BOSTON – When Houston Astros manager Dusty Baker pulled out of the bunker midway through the fifth inning, Framber Valdez I was surprised.
Entering the fourth inning, Valdes wasn’t attacking Boston, rolling into the Red Sox lineup as Houston clung to a 1-0 lead in Game 5 of the MLS Championship series. But a song from the third Boston team Raphael Devers He dismantled the no-show attempt and hit one hit after another to the designated hitter JD Martinez Inning stakes increased with Boston’s starting signal on first base.
Valdez turned toward the bulls as Baker approached the hill, to check if a loyalist was warming behind him.
No one was seen there.
“Okay,” Valdez said to himself. “well, that is good.”
With the ALCS balance hanging on, Baker pulled his pitcher close.
“Frambiuso,” Becker said. “Man, you’re the best. Just be normal and do something.”
Valdez lived up to his master’s word, resulting in a double play from the Red Sox right-hander Renfro hunter And to escape from the half-problem by getting the left Boston player Alex Verdugo Down to earth sharply to the first base man Yuli Gouriel.
It was the shakiest moment for Houston of the evening as Valdes blasted through eight runs, allowing three hits, one running while he scored five and one running on the most important start of his career, becoming the second visitor to visit eight or more. innings and allowing three or fewer playoffs at Fenway, to join Bob Gibson, who accomplished the feat in Game Seven of the 1967 World Championships.
“I have to thank God first and foremost,” Valdez said through an interpreter. “I have asked God so much to be able to be a part of this team and to be able to help this team in a way that has them on my shoulder. I will continue to work to keep this team that way.”
The beginning represented the moment of salvation. Valdez struggled during his first outing in the first game of the ALCS, going 2.2 innings, allowing six hits and two kicks gained while walking three hits and hitting two. After the outing, Valdez told his teammates that he would have at least seven rounds on his next start to make up for his poor performance.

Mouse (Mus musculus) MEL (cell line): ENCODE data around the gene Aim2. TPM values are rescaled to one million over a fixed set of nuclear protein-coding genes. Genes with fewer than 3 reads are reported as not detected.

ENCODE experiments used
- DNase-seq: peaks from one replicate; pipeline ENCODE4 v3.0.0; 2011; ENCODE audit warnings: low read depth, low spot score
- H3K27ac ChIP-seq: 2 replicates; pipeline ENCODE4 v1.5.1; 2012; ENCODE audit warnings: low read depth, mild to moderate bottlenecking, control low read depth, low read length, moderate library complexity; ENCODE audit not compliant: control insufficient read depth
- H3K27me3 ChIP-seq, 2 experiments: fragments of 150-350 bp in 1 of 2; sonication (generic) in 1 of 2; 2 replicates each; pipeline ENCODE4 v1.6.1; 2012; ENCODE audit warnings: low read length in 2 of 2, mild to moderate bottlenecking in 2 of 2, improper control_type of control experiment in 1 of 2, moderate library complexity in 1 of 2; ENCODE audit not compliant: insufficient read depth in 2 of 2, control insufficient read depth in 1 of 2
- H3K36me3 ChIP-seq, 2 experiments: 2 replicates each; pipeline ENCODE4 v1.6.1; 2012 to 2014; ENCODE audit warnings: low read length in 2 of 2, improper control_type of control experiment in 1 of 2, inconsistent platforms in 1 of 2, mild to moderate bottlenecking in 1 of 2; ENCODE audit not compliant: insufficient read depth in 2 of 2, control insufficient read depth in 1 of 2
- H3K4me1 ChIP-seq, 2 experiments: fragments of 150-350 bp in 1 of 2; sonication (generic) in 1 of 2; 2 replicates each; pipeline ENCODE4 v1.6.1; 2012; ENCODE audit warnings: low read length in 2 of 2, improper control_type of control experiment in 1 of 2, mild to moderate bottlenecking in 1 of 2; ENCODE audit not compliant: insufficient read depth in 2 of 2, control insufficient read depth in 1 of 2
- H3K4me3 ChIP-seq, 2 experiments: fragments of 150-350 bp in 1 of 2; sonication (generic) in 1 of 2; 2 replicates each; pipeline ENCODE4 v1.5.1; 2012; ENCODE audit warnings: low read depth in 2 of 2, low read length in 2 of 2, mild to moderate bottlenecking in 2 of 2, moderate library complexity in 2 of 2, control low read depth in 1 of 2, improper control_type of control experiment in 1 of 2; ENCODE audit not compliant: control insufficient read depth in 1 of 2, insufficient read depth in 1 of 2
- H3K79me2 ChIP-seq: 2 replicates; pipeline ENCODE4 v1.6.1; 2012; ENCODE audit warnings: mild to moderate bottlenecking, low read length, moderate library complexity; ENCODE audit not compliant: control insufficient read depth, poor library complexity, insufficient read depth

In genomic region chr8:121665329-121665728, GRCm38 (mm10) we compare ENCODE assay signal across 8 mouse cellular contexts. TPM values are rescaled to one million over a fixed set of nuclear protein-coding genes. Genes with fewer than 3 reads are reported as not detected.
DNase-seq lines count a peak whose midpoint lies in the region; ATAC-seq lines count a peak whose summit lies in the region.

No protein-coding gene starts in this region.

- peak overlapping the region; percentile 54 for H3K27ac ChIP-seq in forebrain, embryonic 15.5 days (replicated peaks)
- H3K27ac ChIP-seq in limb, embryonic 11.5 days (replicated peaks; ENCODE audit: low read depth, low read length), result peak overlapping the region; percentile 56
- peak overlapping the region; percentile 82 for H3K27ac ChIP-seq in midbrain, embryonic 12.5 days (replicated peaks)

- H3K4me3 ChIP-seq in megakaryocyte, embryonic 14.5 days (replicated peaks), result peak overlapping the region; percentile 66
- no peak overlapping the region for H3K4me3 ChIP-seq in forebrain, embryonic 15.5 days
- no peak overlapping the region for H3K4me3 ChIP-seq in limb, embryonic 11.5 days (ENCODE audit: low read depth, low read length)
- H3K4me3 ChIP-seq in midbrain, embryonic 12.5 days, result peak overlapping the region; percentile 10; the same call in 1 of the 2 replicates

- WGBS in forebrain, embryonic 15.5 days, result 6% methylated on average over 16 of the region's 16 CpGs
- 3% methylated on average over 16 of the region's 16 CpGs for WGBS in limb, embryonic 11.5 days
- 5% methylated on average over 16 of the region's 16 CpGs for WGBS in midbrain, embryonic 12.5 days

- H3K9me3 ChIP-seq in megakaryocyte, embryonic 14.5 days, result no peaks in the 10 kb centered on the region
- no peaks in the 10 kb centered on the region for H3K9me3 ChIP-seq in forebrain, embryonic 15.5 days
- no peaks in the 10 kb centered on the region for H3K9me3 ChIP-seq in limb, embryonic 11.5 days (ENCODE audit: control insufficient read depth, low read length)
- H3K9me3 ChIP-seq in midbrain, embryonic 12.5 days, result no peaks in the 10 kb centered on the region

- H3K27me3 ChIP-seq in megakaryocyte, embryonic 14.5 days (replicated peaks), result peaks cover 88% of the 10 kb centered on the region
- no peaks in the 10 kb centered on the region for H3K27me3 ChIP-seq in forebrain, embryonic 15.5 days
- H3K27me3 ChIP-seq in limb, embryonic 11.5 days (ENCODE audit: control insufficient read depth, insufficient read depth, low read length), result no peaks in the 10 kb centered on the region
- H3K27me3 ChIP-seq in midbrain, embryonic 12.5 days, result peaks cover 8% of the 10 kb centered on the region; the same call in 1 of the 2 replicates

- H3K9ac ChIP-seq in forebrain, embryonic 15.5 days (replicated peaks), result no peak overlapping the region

“I felt insulted after that first outing,” Valdez said. “I’ve decided not to let that happen again.”
In the process, he became the first Astros pitcher to complete eight rounds in a post-season game since then Gerrit Cole You went the same distance against the rays in Game 5 of 2019 ALDS. Coming into Wednesday night’s competition, Becker was hoping Valdes would lead his entire arsenal of bowlers, generating volleys in order to improve his performance while not forcing breakouts to hitters. Baker got exactly what he wanted. Valdez leaned on his holes — which averaged 93.7 mph — throughout the evening, which is 65 percent of his 93 pitches for the evening.
The Astros player received seven of 12 swings and misses on his curveball, which he pinpointed precisely throughout the performance, the longest post-season bowler start this year.
“Looks like it’s set [the Game 1 start] Behind him, Becker said. “He had a good pace going. He didn’t mess with forcing the broken ball, as if he started the last couple of pairs, then lags, he was attacking the hit zone.”
After Boston’s strong offensive performance in the first three games of the series, the Red Sox struggled to generate chances to strike back at the Astros. The only game the team managed in the seventh inning was at home with a laser by Raphael Devers, which raised the score to 7-1.
“The guy was amazing,” said Alex Cora, director of the Red Sox. “He was throwing harder than usual. The ball was moving. We didn’t hit the ball hard at all…”
Valdes credited his vigilant practices after the match as one of the factors in his strong performance. Returning to dugout after a rocky start in the fifth inning, Valdez closed his eyes and began to meditate, which he turns to when he needs to reset his mind. This process, which he began with his psychologist Andy Nunez in the Dominican Republic, helps him control his emotions and visualize the success he hopes to achieve on the hill.
“This is something that every time I use it, it works for me 100 percent,” Valdez said. “My feelings never get out of control. I don’t get into an altered state at all and feel completely focused on what I need to do. This is something I’ve been working on a lot and it’s something that really focuses me allowing me to calm down there.”
Starting with Valdez puts Houston in control of their destiny as they come home with two chances to snatch the World Championship berth in front of their home crowd at Minute Maid Park. Winning a possible Game 6 or Game 7 would mark Houston’s third World Championship appearance in the past five years, with the last two appearing in 2017 and 2019.
In order to dominate the series and neutralize Boston’s powerful attack, the Astros needed a better career start than the primary bowler.
“That was in Framber’s hands,” Becker said.
And in his own hands, the Astros now find themselves one win away from a chance to win a second world title for the franchise.
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